# Thread: Intuition on Integral Over

1. Could somebody write me the intuition behind the concept of "Integral Over"? Please do not write me its formal definition, I can easily get it from textbook. What I am also looking for is its motivation behind it. Please give me also examples.

For your convenience, the formal definition according to goes like this:

In commutative algebra, an element $b$ of a commutative ring $B$ is said to be integral over $A$, a subring of $B$, if there are $n â‰¥ 1$ and $a_{j}\ in A$ such that

$$b^{n}+a_{n-1}b^{n-1}+\cdots +a_{1}b+a_{0}=0.$$

That is to say, $b$ is a root of a monic polynomial over $A$. If every element of $B$ is integral over $A$, then it is said that $B$ is integral over $A$, or equivalently $B$ is an integral extension of $A$.

I understand that plain simple English definition runs the risk of imprecision; I will take it as working definition only to be improved as I progress along. Thank you for your times and gracious helping hand.

2. The motivating example comes from the ring of real numbers. You probably know that every real number is either algebraic (like $\sqrt2$) or transcendental (like $\pi$). The algebraic numbers are those that satisfy a polynomial equation with rational coefficients. So they are exactly the real numbers that are integral over $\Bbb Q$. The set $\Bbb A$ of all algebraic numbers is a ring (in fact, a field – see ), and the ring $\Bbb A$ is an integral extension of $\Bbb Q$.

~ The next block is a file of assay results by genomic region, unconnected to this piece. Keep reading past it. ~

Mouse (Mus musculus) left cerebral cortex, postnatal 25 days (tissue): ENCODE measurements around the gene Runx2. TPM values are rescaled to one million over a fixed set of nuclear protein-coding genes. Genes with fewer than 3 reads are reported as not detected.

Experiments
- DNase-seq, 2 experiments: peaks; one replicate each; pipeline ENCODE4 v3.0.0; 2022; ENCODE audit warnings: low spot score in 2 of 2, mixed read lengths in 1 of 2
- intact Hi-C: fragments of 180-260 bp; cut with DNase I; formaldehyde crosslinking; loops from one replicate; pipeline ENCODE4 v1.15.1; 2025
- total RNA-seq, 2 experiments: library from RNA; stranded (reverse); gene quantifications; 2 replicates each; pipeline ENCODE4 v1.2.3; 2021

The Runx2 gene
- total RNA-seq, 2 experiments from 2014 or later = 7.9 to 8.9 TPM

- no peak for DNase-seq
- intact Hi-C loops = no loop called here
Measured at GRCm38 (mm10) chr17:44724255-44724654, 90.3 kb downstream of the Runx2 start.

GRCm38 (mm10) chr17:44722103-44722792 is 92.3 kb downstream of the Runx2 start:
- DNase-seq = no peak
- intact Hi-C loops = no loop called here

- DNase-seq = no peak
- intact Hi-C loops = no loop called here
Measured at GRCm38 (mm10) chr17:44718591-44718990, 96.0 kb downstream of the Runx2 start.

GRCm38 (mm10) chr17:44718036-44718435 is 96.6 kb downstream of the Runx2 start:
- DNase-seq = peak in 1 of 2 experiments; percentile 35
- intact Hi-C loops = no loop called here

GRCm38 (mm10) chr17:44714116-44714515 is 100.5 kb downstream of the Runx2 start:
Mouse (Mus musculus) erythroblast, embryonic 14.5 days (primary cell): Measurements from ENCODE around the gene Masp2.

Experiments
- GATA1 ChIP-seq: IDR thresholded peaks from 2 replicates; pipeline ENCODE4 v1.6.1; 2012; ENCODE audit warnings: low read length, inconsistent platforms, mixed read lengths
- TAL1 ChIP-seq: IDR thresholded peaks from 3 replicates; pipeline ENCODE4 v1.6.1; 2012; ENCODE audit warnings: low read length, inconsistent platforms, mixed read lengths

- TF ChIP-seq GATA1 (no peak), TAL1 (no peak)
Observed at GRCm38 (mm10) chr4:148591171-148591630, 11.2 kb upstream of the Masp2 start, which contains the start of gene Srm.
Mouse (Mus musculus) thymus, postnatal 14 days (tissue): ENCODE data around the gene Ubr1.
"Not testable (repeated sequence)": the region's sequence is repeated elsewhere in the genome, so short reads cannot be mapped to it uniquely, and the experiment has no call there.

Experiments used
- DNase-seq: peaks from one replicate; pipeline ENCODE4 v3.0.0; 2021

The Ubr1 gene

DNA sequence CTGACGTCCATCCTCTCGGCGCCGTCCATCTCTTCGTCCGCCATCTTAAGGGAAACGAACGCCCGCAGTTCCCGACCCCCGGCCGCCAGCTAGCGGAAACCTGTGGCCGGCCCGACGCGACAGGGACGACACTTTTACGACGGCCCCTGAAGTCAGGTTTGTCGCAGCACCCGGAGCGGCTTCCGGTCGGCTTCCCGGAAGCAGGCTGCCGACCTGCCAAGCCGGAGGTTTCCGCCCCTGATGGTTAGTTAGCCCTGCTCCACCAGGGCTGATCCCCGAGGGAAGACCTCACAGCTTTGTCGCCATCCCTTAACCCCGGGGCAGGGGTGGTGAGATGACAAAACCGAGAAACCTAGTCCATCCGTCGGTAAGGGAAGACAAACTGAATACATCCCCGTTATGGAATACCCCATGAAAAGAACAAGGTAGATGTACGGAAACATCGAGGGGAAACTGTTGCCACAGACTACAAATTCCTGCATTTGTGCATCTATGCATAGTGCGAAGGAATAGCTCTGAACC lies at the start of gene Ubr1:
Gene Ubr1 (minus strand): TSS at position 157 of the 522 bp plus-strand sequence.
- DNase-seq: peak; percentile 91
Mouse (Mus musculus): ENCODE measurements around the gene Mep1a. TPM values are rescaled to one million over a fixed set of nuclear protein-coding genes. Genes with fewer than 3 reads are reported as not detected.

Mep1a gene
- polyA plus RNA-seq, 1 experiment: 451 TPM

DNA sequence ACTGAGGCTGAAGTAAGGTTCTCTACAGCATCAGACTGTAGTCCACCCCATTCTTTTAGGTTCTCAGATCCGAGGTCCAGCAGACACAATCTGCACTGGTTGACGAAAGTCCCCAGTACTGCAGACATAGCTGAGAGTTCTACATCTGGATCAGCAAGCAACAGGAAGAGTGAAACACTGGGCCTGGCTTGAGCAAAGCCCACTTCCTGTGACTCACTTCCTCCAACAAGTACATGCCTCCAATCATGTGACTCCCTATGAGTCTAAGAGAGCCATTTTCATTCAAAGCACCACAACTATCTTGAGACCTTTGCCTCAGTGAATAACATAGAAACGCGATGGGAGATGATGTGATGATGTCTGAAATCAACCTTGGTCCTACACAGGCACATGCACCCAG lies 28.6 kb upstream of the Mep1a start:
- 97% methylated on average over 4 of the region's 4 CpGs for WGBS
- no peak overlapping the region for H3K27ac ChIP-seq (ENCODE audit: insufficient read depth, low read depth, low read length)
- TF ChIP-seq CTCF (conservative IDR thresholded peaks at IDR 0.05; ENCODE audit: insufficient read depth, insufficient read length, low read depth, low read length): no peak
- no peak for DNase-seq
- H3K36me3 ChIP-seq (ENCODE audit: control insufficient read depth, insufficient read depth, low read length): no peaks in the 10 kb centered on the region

The motivating example comes from the ring of real numbers. You probably know that every real number is either algebraic (like $\sqrt2$) or transcendental (like $\pi$). The algebraic numbers are those that satisfy a polynomial equation with rational coefficients. So they are exactly the real numbers that are integral over $\Bbb Q$. The set $\Bbb A$ of all algebraic numbers is a ring (in fact, a field – see ), and the ring $\Bbb A$ is an integral extension of $\Bbb Q$.